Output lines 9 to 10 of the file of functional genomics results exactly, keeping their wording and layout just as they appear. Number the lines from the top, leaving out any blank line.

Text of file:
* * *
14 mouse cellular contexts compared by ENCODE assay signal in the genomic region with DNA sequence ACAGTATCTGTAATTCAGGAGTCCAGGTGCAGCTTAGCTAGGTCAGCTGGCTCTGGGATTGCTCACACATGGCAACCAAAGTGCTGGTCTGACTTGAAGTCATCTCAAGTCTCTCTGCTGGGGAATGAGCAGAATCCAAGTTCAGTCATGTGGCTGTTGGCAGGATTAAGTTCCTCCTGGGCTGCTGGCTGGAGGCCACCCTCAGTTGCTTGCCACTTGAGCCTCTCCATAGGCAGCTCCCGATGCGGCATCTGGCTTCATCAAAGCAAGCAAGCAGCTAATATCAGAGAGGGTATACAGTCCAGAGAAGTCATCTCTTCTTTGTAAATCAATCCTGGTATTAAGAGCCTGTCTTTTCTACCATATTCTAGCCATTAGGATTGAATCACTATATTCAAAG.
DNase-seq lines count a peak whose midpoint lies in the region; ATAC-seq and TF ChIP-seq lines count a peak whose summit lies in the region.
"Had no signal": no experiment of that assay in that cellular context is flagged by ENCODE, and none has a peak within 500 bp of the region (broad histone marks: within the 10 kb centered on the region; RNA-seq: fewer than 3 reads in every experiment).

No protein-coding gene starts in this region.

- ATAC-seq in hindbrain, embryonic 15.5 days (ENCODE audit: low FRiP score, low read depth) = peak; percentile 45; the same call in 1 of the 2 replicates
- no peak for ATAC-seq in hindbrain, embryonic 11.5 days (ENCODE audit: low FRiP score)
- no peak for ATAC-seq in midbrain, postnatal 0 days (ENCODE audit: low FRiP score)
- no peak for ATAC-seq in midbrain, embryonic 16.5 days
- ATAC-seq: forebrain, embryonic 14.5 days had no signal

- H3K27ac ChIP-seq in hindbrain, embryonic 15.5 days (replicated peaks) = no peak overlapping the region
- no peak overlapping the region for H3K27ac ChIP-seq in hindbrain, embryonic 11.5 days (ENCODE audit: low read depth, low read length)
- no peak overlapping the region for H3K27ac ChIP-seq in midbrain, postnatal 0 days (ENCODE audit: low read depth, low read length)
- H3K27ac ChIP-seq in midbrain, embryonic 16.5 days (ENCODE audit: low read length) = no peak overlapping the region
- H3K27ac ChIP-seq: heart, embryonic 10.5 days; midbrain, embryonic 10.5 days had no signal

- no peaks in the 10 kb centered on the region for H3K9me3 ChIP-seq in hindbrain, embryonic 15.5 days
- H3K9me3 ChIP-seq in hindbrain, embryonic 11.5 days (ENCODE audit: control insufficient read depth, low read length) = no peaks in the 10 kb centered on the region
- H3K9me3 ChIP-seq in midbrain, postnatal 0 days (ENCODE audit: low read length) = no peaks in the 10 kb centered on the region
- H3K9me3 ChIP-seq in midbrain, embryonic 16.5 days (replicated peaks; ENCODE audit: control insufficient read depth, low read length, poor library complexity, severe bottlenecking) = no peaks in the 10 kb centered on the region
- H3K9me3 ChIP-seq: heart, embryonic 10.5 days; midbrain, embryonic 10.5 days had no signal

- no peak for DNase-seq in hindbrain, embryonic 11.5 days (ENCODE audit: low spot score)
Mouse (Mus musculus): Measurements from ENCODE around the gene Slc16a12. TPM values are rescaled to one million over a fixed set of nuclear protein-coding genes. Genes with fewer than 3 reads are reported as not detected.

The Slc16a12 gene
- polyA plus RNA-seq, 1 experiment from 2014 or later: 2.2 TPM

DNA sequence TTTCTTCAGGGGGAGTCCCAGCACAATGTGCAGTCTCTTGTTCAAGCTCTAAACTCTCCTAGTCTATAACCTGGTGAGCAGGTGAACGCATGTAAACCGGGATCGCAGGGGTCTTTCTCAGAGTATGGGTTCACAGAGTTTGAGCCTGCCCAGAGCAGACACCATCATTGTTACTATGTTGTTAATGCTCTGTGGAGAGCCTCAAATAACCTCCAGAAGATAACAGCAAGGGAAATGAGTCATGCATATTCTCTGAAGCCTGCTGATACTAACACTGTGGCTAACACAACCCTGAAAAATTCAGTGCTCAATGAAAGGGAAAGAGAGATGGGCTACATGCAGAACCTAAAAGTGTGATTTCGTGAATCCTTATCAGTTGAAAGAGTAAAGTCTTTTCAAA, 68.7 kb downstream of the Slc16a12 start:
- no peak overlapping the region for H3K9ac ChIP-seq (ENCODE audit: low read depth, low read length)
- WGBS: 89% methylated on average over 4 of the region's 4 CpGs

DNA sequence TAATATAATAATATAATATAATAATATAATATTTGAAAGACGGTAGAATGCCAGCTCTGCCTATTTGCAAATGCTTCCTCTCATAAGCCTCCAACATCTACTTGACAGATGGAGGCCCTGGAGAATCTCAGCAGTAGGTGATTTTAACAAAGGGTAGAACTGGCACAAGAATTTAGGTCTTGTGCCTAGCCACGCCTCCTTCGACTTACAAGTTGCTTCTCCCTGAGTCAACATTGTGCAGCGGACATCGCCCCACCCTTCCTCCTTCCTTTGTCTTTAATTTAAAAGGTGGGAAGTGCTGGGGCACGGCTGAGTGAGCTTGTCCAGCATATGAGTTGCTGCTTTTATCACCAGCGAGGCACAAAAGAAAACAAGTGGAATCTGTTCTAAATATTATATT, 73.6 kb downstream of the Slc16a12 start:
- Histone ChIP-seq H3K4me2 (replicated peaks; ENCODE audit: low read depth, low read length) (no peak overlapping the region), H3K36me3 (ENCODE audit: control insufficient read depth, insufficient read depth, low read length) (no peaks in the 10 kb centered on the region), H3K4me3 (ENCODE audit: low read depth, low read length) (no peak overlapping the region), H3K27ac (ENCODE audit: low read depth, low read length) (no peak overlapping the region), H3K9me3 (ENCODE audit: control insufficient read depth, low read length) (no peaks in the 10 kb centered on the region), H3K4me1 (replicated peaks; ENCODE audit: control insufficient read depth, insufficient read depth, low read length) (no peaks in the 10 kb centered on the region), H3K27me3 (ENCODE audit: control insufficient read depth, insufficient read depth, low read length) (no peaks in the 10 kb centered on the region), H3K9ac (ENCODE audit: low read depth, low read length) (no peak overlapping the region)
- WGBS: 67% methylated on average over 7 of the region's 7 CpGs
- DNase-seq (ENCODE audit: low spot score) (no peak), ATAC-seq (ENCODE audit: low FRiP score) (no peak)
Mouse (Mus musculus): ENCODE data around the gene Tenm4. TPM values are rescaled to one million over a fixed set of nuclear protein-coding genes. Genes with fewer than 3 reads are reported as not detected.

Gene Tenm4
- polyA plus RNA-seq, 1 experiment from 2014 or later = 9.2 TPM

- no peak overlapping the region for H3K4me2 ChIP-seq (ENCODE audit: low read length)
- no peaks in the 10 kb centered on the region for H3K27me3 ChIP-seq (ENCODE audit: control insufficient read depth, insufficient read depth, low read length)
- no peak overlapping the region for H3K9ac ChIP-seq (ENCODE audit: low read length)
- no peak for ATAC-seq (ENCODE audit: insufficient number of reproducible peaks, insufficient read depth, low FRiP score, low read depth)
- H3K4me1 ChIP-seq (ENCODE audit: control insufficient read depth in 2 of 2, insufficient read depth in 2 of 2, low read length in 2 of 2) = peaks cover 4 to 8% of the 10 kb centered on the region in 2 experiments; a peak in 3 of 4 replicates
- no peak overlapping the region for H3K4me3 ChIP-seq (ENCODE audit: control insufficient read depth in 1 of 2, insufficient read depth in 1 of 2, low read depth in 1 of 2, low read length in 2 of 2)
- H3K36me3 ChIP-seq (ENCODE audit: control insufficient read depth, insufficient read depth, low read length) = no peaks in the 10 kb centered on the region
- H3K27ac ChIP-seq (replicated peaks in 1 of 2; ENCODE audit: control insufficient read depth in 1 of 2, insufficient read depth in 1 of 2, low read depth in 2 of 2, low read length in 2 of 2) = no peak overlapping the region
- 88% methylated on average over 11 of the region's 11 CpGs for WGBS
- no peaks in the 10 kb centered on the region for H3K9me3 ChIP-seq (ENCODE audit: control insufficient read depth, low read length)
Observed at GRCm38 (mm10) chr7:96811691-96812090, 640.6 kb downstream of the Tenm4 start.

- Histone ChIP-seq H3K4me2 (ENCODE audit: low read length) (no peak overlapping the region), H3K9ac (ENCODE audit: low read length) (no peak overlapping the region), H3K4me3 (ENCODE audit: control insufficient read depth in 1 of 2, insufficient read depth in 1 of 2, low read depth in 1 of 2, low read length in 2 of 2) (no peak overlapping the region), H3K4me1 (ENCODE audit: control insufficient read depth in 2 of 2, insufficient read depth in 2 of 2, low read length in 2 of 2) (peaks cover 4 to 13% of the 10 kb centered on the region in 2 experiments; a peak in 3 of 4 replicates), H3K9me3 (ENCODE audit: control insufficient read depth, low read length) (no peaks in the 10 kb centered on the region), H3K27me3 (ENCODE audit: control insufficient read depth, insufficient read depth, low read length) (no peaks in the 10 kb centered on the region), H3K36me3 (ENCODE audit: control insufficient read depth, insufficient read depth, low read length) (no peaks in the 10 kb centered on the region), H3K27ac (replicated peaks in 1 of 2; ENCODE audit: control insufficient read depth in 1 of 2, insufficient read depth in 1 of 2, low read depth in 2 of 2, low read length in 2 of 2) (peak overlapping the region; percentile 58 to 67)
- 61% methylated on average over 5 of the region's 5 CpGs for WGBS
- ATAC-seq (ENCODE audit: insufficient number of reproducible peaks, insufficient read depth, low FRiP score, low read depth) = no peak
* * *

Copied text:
- ATAC-seq: forebrain, embryonic 14.5 days had no signal

- H3K27ac ChIP-seq in hindbrain, embryonic 15.5 days (replicated peaks) = no peak overlapping the region